At the end of April virtualization.info broke the news about the HP plan to stop the development of its high-performance remote desktop protocol, RGS, and its connection broker, SAM, to leave the VDI market as a software player.
The information we published is based on an internal, official and very updated HP presentation that we received from trusted sources.
Despite that, both HP and several anonymous claimed our article as false and misleading.
Because we don’t want to damage our sources, we didn’t (and will not in the future) publish that presentation. We believe that the credibility we built over the years will be enough for most of our readers.
Nonetheless, because we have no interest in discredit HP, we were happy to reach the company by phone yesterday to understand their official version of the story.
The first point is that HP fully acknowledges the existence of the internal presentation we saw and declares it a “draft strategy” that was being “tested” across the company and a few customers.
It doesn’t matter if the information contained inside it tells the opposite of what will follow, the HP leadership told virtualization.info that the presentation was far away from describing the finalized strategy.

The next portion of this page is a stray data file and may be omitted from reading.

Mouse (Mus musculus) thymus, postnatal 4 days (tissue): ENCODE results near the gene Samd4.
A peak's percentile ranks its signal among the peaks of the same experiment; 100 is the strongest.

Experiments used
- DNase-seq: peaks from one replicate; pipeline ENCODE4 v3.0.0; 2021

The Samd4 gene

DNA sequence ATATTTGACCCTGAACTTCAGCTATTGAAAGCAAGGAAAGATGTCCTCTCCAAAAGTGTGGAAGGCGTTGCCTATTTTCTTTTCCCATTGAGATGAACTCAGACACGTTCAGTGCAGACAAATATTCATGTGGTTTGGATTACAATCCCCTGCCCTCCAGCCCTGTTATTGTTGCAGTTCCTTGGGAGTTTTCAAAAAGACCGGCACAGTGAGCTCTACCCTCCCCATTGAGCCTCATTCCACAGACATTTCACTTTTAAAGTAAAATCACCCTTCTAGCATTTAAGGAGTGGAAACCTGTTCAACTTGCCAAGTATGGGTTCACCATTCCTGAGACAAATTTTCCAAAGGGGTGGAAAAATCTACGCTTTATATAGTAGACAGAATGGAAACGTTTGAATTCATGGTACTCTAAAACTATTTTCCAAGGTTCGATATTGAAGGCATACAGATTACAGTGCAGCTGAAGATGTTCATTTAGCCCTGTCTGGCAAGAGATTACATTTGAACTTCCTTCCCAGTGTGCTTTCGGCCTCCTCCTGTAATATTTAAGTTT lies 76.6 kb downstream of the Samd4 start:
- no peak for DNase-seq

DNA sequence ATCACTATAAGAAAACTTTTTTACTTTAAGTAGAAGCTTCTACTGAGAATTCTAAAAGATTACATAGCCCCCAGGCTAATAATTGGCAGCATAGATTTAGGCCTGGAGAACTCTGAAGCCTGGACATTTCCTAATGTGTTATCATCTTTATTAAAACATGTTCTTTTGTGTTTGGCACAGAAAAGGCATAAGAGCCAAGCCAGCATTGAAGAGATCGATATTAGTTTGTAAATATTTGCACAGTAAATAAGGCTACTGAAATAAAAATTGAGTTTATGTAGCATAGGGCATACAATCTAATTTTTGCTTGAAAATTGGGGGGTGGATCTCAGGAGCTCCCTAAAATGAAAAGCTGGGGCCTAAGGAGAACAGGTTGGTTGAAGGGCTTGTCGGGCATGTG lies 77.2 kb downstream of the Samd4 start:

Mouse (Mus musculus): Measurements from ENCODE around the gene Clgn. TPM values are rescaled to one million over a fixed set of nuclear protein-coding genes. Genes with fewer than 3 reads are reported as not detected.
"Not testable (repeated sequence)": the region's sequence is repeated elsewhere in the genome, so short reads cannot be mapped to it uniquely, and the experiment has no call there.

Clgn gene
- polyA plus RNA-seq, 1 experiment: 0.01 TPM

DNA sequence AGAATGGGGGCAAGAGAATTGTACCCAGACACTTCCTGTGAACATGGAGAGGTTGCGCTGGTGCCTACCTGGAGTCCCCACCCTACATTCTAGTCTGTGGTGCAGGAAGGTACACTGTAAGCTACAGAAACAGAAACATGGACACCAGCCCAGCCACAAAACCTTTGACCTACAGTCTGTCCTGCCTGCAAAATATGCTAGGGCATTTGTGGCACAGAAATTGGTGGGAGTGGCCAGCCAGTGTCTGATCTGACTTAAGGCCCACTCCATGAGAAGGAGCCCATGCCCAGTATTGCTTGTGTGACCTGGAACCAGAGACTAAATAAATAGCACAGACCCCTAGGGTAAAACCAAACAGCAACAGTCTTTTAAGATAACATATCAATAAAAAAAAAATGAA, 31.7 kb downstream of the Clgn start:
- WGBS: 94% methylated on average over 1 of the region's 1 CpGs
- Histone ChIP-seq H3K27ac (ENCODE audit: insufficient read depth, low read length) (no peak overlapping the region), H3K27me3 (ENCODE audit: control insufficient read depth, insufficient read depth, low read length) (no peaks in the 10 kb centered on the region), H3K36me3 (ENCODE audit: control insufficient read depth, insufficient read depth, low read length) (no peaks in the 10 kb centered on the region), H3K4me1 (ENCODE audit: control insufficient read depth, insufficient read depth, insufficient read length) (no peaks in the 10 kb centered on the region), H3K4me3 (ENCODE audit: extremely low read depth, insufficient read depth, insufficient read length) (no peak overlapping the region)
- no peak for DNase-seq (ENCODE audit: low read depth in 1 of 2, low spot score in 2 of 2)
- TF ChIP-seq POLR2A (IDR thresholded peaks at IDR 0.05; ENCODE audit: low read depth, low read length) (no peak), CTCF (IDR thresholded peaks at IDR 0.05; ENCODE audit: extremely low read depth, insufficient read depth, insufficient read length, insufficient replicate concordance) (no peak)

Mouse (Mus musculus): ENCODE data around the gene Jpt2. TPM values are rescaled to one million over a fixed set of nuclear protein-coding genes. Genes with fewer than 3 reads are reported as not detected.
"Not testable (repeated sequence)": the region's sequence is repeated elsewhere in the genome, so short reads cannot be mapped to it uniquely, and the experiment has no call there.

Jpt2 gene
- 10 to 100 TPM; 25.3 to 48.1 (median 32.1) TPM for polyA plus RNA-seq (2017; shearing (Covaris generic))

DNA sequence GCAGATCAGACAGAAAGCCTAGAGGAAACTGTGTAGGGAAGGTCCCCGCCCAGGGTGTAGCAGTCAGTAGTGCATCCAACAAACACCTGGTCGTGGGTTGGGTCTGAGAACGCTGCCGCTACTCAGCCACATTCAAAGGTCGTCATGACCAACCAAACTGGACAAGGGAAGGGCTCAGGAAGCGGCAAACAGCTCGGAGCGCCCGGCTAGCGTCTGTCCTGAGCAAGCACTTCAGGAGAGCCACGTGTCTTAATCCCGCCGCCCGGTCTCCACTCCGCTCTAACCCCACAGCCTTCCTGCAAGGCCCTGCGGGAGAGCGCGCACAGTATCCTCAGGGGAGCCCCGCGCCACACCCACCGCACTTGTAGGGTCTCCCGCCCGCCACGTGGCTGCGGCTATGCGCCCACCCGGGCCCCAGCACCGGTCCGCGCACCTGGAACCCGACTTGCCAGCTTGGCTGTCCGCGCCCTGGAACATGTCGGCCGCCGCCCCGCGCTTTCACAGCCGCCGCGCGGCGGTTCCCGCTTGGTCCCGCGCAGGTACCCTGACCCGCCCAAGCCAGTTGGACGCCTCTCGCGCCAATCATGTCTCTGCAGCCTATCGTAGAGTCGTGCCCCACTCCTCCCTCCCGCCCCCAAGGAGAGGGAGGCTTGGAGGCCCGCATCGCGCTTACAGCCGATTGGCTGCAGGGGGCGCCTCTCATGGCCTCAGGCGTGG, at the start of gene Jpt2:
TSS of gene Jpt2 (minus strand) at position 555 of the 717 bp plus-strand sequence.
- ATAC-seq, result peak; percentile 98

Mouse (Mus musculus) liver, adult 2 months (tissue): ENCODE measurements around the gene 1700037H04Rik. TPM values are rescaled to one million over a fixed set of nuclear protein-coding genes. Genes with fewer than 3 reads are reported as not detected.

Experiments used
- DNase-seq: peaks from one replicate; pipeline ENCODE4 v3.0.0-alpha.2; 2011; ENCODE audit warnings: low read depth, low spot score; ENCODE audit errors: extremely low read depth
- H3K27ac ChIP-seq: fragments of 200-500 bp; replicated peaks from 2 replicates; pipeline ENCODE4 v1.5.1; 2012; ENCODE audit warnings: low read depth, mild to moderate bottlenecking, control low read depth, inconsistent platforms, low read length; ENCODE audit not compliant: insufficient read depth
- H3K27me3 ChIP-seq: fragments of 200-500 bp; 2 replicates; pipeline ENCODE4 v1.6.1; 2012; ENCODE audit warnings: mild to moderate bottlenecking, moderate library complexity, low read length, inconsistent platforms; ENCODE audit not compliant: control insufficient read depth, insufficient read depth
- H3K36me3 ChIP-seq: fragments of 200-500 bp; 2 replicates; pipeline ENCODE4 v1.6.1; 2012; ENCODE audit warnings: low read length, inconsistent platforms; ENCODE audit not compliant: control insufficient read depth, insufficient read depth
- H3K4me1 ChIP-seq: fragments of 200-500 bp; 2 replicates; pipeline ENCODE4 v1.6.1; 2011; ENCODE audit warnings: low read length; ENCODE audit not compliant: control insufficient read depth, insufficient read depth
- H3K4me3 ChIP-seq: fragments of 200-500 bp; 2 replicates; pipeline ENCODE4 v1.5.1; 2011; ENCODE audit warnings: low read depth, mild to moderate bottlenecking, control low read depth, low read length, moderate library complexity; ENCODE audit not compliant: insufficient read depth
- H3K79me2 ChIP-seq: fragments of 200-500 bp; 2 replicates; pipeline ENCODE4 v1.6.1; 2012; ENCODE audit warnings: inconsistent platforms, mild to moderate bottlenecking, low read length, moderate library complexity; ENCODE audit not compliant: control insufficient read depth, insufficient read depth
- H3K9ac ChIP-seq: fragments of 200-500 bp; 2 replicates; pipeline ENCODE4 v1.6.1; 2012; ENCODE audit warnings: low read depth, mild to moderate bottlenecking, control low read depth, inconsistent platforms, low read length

Of course the DRAFT label didn’t appear anywhere inside the slide deck and our sources reported it as the new go-to-market strategy, otherwise virtualization.info would never publish the article in the way it went out.
The second point is that the HP finalized strategy is to continue to develop and support RGS and SAM for the future.
The company will continue to offer both its remote desktop protocol and its connection broker, side by side with the Citrix, Microsoft and VMware alternatives.
In the future HP will increase the R&D investments with these three vendors to integrate their protocols (Citrix HDX, Microsoft RDP + Calista enhancements, VMware PCoIP) with RGS and the RDP enhancements that it’s already offering through the OEM partnership with Quest/Provision Networks.
At the same time HP will work to integrate SAM with the next generation VDI technologies, like the client hypervisors that will come from vendors like Citrix and VMware, or the virtualized GPUs that will arrive from chipset vendors in the near future.
In the last few weeks HP briefed the industry analysts on this strategy and reassured virtualization.info on the destiny of RGS and SAM, so whatever has happened before the company is now fully committed to keep going its VDI software technologies.